With over 5 million Venezuelans fleeing their home country, Latin America is facing the largest migration crisis in its history. Colombia, Peru, and Chile host the largest numbers of Venezuelan migrants in the region. Each country has responded differently to the crisis in terms of the provision of education. Venezuelan migrants attempting to enter the primary, secondary, and higher education systems encounter a variety of barriers, from struggles with documentation to limited availability of spaces in schools to cultural barriers and xenophobia.
Linda,* a Venezuelan former teacher in her thirties, is one of the more than 200,000 Venezuelans in Chile with irregular status. She lives in fear of deportation and of being separated from her 8-month-old daughter, a Chilean citizen by birth. In April 2021, Chilean President Sebastán Piñera signed a new migration law that expedites deportations and makes it more difficult for migrants to adjust their status.
Margarita E. de Lopez, 63, a former journalist, traveled for 38 hours to reach her home in Caracas, Venezuela. She walked along irregular pathways (trochas) in Colombia and then took a bus through Venezuela, which was stopped 22 times to allow Bolivarian security forces to collect bribes from each of its 45 passengers. Although the number of Venezuelan returnees has decreased since September 2020, returnees and those fleeing Venezuela share the same experience of crossing the irregular paths and risking their lives, their few belongings, and savings.
On March 8, US Department of Homeland Security Secretary Alejandro Majorkas announced that he is designating Venezuela for Temporary Protected Status (TPS) for an 18-month period, until September 2022. CMS estimates that there are 275,000 undocumented Venezuelan nationals living in the United States as of March 8, 2021 who could benefit from this status
Venezuelan returnees are turning around and new migrants are joining them to walk to Colombia and other receiving countries in the subregion. The direction of the migration flow is changing, and it seems unstoppable. Meanwhile, the number of returnees entering Venezuelan legal checkpoints seems to be decreasing. Since last September, groups of youths, women, children, and entire families are daily walking back to Colombia using informal border paths.
More than 4,000 Venezuelan citizens, stranded in 10 countries, have demanded repatriation flights to Venezuela, according to news reports. For more than three months, Venezuelans living in vulnerable situations during the pandemic have been waiting for flights in Argentina, Chile, Costa Rica, Mexico, Spain, Panamá, and the United States. Joselin Ferrer, a 41 years old lawyer, is one of the few Venezuelans who has been able to return to her country.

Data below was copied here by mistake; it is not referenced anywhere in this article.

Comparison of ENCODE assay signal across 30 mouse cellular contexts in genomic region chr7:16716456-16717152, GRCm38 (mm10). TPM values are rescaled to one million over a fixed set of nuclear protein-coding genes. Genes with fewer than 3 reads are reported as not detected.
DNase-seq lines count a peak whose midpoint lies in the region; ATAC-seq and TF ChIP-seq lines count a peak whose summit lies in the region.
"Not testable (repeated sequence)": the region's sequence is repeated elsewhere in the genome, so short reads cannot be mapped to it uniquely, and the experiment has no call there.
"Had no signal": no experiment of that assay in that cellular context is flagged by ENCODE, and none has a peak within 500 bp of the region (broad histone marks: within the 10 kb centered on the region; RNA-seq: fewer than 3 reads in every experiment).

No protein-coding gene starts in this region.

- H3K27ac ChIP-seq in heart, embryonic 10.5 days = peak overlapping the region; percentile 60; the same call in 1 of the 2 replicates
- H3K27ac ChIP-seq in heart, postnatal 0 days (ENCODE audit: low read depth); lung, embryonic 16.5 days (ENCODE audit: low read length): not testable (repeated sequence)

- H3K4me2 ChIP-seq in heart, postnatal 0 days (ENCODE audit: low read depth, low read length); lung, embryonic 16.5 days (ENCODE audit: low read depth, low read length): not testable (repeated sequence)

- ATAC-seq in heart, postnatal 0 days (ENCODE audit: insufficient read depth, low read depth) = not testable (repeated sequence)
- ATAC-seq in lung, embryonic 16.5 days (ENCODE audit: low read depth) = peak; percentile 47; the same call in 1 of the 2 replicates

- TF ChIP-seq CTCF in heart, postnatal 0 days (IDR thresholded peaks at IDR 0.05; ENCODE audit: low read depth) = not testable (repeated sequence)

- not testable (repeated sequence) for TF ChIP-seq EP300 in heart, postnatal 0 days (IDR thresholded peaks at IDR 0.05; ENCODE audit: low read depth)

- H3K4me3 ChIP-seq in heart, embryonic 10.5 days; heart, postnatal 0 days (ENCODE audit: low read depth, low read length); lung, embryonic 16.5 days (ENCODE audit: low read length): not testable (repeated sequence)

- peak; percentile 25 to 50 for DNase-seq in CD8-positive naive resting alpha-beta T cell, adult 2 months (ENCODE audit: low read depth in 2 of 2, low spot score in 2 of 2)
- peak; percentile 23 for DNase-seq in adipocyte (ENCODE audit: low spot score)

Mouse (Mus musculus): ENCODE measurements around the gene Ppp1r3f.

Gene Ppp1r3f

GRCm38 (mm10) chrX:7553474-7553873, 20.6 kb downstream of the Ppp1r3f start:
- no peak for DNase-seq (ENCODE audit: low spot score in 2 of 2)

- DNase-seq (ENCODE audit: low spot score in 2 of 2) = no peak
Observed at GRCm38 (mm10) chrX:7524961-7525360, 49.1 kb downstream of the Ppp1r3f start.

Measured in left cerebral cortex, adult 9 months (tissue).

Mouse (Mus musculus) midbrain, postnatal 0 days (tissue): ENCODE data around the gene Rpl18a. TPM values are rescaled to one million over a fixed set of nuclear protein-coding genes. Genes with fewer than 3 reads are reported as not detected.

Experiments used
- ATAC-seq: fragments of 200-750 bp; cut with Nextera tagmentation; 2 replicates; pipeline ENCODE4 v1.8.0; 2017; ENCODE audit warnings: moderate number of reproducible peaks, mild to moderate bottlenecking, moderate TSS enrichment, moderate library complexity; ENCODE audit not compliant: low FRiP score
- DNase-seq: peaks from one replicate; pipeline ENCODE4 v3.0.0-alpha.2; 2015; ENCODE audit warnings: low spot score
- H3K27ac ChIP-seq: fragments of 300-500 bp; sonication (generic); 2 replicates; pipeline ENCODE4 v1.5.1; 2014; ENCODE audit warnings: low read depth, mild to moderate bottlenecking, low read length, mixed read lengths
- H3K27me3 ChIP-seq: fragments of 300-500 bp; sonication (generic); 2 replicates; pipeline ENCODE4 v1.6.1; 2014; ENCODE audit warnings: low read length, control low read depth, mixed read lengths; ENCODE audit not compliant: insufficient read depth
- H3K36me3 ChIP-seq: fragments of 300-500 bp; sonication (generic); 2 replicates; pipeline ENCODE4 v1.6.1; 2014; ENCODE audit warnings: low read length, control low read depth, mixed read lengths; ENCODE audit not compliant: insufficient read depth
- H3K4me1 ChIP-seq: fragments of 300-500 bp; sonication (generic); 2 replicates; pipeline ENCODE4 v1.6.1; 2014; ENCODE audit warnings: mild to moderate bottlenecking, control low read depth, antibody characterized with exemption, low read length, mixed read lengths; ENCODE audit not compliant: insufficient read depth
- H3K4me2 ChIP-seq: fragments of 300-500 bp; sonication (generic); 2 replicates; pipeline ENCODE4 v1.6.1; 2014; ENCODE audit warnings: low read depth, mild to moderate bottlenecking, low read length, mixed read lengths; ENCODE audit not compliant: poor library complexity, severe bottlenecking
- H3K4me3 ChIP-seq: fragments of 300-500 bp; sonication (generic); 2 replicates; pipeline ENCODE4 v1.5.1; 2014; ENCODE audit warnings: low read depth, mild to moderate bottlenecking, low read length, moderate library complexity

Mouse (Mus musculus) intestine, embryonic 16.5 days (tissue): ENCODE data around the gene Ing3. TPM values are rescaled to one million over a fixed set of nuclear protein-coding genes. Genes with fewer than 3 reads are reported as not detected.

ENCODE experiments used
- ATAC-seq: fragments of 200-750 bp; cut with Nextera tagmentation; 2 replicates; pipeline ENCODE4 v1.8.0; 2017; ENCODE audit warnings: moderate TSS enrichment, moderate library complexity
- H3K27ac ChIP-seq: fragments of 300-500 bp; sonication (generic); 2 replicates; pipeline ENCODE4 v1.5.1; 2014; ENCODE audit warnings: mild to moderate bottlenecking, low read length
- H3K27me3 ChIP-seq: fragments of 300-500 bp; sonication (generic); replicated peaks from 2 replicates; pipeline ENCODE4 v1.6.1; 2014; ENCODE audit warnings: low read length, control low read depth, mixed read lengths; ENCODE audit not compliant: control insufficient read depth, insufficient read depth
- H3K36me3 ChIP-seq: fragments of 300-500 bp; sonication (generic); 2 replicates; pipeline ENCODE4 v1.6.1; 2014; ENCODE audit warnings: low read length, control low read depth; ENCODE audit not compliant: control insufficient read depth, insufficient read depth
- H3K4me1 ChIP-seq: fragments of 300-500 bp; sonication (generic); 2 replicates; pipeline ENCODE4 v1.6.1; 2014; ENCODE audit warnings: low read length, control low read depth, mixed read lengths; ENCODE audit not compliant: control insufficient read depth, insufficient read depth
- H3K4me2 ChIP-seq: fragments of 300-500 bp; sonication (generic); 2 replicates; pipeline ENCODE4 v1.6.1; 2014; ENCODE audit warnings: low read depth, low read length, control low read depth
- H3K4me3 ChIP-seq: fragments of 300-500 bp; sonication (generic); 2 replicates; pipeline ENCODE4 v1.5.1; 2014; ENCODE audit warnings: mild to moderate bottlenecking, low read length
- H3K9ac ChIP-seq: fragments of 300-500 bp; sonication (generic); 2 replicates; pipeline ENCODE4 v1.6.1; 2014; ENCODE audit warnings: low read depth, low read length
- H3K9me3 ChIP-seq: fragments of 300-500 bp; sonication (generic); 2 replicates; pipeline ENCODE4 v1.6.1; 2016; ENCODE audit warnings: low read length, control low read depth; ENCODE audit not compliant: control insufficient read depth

Thousands of Venezuelan migrants in South America face a Hobson’s choice, remain in their host countries in conditions of extreme vulnerability and mandatory quarantines, or return to Venezuela, despite the risks of contagion from the virus, the closure of borders, and Venezuela’s humanitarian crisis.
The Venezuelan economic, political and health crisis has triggered an exodus of Venezuelans to countries throughout the region. As of early 2019, an estimated 3.4 million Venezuelans had fled to other countries in the region and beyond. The paper reports on the findings and recommendations from public health missions undertaken in the summer of 2018 to two communities that have received large numbers of Venezuelans: (1) Cúcuta, in the Colombian border state of North Santander, and; (2) Bôa Vista and Pacaraima, in the state of Roraima, Brazil. These studies included interviews with health providers and organizations engaged in the humanitarian response, secondary analysis of grey literature, and data shared by key informants. Surveillance data demonstrated increases in infectious diseases, as well as adverse maternal and neonatal health outcomes among Venezuelans in both North Santander and Roraima. The paper finds that while the Colombian and Brazilian government responses to the immediate needs of Venezuelans have been admirable, they are not sustainable. In particular, there is an urgent need for an expanded humanitarian response to the Venezuelan migrant crisis in the region, particularly to address health needs where surveillance data shows recent and rapid rises in infectious diseases, acute malnutrition, and poor maternal and neonatal health outcomes. It reports that lack of access to preventative and primary care and inadequate funding of life-saving emergency care could result in a health crisis for Venezuelans in Colombia and could impact public health more broadly if not addressed through a more comprehensive and adequately funded humanitarian response. In Brazil, there is a need to invest in integration programs to improve the health and wellbeing of Venezuelans who have fled their country, with sensitivity to the needs of receiving communities, especially those who are underserved, in order to minimize resentment from the local population. This complex and costly process, the paper concludes, will require political will and financial support from neighboring countries, and the international community at large. In the longer term, however, only a resolution of the complex health and humanitarian crisis within Venezuela itself will address these transnational threats to health in the region.